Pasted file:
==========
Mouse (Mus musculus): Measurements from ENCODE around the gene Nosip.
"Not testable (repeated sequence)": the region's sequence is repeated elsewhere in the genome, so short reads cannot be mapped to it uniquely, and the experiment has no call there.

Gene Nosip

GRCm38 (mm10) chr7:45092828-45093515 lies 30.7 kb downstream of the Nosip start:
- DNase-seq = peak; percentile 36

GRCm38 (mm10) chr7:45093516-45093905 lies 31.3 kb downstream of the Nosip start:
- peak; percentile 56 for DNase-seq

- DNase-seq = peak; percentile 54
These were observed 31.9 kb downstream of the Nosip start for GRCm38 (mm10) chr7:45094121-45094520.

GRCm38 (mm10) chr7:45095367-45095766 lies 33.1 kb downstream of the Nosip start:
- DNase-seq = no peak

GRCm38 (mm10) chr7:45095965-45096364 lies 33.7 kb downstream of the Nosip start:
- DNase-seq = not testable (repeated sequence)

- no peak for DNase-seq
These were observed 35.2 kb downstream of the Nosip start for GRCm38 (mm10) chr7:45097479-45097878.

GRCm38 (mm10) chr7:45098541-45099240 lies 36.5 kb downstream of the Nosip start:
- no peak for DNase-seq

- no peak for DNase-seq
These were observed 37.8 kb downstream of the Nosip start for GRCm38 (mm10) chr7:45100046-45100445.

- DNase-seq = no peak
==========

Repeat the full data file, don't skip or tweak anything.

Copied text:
Mouse (Mus musculus): Measurements from ENCODE around the gene Nosip.
"Not testable (repeated sequence)": the region's sequence is repeated elsewhere in the genome, so short reads cannot be mapped to it uniquely, and the experiment has no call there.

Gene Nosip

GRCm38 (mm10) chr7:45092828-45093515 lies 30.7 kb downstream of the Nosip start:
- DNase-seq = peak; percentile 36

GRCm38 (mm10) chr7:45093516-45093905 lies 31.3 kb downstream of the Nosip start:
- peak; percentile 56 for DNase-seq

- DNase-seq = peak; percentile 54
These were observed 31.9 kb downstream of the Nosip start for GRCm38 (mm10) chr7:45094121-45094520.

GRCm38 (mm10) chr7:45095367-45095766 lies 33.1 kb downstream of the Nosip start:
- DNase-seq = no peak

GRCm38 (mm10) chr7:45095965-45096364 lies 33.7 kb downstream of the Nosip start:
- DNase-seq = not testable (repeated sequence)

- no peak for DNase-seq
These were observed 35.2 kb downstream of the Nosip start for GRCm38 (mm10) chr7:45097479-45097878.

GRCm38 (mm10) chr7:45098541-45099240 lies 36.5 kb downstream of the Nosip start:
- no peak for DNase-seq

- no peak for DNase-seq
These were observed 37.8 kb downstream of the Nosip start for GRCm38 (mm10) chr7:45100046-45100445.

- DNase-seq = no peak